Speakers have said that lessons from the Covid-19 should be replicated and modified to strengthen response and recovery from large-scale losses incurred during the current floods.
They were speaking at the launch of a study titled: “Micro, Small and Medium Enterprises amid Disaster: Lessons from Pakistan’s Experience”.
The research conducted jointly by the Sustainable Development Policy Institute (SDPI) and International Development Research Centre (IDRC) was based on 750 firms across the country with special focus on women-owned and women-led firms. Among other factors, the study highlighted the impacts of supply chain and transmission disruption, resilience to bounce back, and efficacy of government interventions.
SDPI Joint Executive Director Dr Vaqar Ahmed said that the study revealed that at initial stages of the crisis, there was a decrease in import-export, production and short-term consumption patterns along with liquidity squeeze and decline in capital and investment, which has left the MSMEs struggling for survival.
He said said that tax reforms and subsidies did not have much positive impact and majority of the SMEs could not avail public financial facilities due to lack of awareness, doubts, cumbersome transaction costs and process whereas informal borrowings remained highly preferred. He suggested that communication channels must be improved exponentially to improve the response to crisis.
Dr Vaqar also recommended that transaction costs and time for registration of SMEs should be streamlined, and government should support resilience and recovery of SMEs through specific quotas.
Meanwhile, Dr Arjan De. Haan, Senior Program Specialist, Sustainable Inclusive Economies, IDRC stressed the need to realise that governments and other stakeholders need well-researched data and policy recommendations to recover and develop resilience to COVID-19. He said that the research analysed the impact of COVID-19 on MSMEs and utilises gender perspective to further understand the impact on different stakeholders and women-led firms.
Faheem Sardar, Senior Policy Specialist, Prime Minister’s Office said that it is crucial to identify hidden disasters and crisis and solution to these issues.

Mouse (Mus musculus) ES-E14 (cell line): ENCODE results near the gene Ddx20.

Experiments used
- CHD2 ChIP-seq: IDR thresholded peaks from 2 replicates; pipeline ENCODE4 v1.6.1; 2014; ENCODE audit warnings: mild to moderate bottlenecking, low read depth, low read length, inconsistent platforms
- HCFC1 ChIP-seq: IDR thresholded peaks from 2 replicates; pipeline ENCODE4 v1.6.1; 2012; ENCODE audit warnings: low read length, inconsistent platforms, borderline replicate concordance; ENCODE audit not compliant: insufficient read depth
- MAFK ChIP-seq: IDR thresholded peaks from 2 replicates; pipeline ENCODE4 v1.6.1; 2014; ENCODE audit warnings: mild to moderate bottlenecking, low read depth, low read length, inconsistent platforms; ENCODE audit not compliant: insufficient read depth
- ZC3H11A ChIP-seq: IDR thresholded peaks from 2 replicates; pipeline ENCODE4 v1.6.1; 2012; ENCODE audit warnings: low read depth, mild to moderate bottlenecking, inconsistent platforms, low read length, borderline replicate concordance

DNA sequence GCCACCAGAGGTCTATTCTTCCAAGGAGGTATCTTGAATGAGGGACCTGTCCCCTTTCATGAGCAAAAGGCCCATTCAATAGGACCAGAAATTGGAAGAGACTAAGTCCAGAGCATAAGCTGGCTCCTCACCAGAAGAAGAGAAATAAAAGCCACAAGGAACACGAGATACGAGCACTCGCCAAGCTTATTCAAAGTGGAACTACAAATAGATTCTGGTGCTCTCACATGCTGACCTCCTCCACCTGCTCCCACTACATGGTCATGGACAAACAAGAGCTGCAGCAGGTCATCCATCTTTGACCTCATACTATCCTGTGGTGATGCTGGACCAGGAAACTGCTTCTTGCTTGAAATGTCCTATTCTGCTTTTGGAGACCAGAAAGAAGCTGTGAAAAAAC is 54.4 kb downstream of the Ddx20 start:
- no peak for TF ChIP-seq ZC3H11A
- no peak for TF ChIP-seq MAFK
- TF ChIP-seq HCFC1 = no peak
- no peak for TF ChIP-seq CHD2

He informed the participants that the processing and clearance time in cross-border trade has been brought down to 24 hours after one-window operation was introduced. He further said that MSMEs must abide by “evolve or die” dictum when it comes to e-commerce which has simplified and sped up interaction between seller and buyer. “While there is tremendous growth in e-commerce, it is crucial to remember that it creates space for cyber-crimes, which is more than worth US$3 trillion per annum,” he said.
Ms Nadia J. Seth, General Manager, Policy and Planning Division, SMEDA said that 70% of SMEs are informal and unregistered which hinders their access to government facilities. Till March 2021, the State Bank of Pakistan provided Rs 435 billion to SMEs through various COVID-19 relief and recovery initiatives, she said, adding that such initiatives are based on learnings from post-2010 flood initiatives. So far, nearly half of the SMEs are still unaware of these initiatives mainly due to poor communication strategy, weak linkages between SMEs and government due to low registration and formalisation.
Ms Kiran Afzal, Private Sector Development Specialist, World Bank, said that tourism and heritage sites across the country have been extensively damaged. In Khyber Pakhtunkhwa alone, an estimated amount of $80,000-90,000 is required for post-flood conservation and restoration.
She suggested that private sector needs to increase financial and technical capacity, and emergency response services to support the SMEs to recover from major shocks. She stressed the need for climate resilient infrastructure development in the long-term plan with emphasis on environment impact assessment and implementation of construction by-laws.
Dr Aadil Nakhuda, Assistant Professor of Economics, Institute of Business Administration and co-author of the study, briefed the audience that the survey targeted SMEs across Pakistan; younger than 10 years as they lack the experience to manoeuvre through major shocks like COVID-19 and climate disasters.
He said that the study identified that nearly 50% of the SMEs were informal and not registered mainly due to procedural difficulties and high cost. He further highlighted various other factors which left SMEs vulnerable and how these impacts varied across the country, based on size and gender.
Izzah Shahbaz, Principal of Credit, Karandaaz Capitals, said that private financial markets are highly collateralised and the necessary condition of guarantee hinders SMEs from accessing financial assistance.
She further said that research conducted by Karandaaz revealed that stringent corporate governance discourages SMEs from entering formal sector and registration, which also disables them from accessing formal public financing initiatives leaving them vulnerable to external shocks.
Published in The Express Tribune, September 26th, 2022.
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